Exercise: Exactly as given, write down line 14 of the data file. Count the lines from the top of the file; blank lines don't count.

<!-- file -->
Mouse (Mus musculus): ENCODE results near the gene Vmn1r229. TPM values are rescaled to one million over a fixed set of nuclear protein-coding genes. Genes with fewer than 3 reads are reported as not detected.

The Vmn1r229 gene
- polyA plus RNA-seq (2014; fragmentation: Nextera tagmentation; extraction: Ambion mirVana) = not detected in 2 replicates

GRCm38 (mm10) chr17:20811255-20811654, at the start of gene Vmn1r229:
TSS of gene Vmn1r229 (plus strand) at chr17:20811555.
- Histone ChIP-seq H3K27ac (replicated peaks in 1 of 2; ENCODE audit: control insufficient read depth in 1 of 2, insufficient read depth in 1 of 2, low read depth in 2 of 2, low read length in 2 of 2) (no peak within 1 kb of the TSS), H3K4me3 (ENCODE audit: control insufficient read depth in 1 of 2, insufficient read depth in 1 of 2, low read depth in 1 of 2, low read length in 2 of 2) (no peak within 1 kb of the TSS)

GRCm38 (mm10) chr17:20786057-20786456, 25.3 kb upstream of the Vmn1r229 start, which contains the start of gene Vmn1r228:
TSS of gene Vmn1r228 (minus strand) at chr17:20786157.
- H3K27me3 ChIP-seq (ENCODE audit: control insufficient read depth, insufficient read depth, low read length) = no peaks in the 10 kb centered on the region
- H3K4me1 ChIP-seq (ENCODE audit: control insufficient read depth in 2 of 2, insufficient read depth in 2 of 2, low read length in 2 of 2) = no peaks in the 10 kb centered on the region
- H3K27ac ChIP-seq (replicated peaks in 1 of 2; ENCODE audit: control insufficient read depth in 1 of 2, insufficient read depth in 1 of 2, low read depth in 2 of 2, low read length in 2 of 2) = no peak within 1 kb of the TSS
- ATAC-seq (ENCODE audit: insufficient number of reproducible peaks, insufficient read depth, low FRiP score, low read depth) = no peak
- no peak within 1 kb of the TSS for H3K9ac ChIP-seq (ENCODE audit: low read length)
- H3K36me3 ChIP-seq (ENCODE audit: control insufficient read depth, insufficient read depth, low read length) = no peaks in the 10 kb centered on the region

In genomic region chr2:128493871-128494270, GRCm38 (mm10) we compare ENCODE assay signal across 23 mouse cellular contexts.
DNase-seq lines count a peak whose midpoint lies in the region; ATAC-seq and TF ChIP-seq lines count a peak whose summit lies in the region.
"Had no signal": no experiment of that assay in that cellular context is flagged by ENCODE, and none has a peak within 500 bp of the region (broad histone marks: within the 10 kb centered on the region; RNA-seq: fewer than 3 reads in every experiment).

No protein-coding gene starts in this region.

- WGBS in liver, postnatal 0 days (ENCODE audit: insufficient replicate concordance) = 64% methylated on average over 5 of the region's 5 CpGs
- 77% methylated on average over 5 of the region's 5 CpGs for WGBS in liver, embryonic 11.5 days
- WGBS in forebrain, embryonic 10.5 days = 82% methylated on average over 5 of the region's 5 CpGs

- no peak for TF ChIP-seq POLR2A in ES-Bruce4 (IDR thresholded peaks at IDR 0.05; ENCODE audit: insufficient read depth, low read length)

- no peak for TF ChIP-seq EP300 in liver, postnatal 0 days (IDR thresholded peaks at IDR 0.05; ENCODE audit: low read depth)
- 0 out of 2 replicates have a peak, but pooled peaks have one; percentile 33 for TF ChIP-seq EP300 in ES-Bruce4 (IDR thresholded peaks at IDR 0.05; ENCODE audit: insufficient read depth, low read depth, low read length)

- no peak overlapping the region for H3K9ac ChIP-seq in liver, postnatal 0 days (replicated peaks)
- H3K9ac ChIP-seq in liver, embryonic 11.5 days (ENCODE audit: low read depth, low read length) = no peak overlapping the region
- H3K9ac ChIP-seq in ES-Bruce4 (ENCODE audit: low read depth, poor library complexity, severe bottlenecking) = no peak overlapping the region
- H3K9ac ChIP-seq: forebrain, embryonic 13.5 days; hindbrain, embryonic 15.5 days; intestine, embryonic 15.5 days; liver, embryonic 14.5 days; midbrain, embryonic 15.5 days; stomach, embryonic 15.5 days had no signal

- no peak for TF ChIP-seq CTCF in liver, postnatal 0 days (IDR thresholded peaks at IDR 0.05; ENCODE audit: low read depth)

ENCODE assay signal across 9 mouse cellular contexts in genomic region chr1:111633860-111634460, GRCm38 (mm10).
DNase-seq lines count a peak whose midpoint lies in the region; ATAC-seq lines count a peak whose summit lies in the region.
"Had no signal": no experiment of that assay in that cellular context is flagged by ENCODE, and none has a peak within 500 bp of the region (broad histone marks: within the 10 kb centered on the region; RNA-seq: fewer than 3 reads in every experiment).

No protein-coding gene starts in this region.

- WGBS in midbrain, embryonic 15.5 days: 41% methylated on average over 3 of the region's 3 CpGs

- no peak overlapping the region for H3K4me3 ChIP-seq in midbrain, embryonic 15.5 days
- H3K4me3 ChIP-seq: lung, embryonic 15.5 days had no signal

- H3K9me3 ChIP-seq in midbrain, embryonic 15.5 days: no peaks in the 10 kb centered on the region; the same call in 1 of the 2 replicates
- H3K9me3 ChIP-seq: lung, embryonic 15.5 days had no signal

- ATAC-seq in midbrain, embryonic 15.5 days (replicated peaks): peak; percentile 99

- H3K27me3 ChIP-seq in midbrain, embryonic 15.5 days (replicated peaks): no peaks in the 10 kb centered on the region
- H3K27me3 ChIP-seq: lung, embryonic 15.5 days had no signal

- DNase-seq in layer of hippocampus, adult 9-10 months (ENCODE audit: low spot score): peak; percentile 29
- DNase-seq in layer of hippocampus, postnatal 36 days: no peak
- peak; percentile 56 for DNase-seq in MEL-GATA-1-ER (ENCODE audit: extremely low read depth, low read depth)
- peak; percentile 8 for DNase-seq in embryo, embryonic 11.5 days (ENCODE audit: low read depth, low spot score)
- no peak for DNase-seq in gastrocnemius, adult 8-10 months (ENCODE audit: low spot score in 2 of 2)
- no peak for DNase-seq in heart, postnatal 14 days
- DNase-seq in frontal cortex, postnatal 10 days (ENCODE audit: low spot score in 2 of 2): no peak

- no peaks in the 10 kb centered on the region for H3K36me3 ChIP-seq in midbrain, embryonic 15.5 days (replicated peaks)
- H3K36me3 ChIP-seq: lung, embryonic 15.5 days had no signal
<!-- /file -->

- H3K36me3 ChIP-seq (ENCODE audit: control insufficient read depth, insufficient read depth, low read length) = no peaks in the 10 kb centered on the region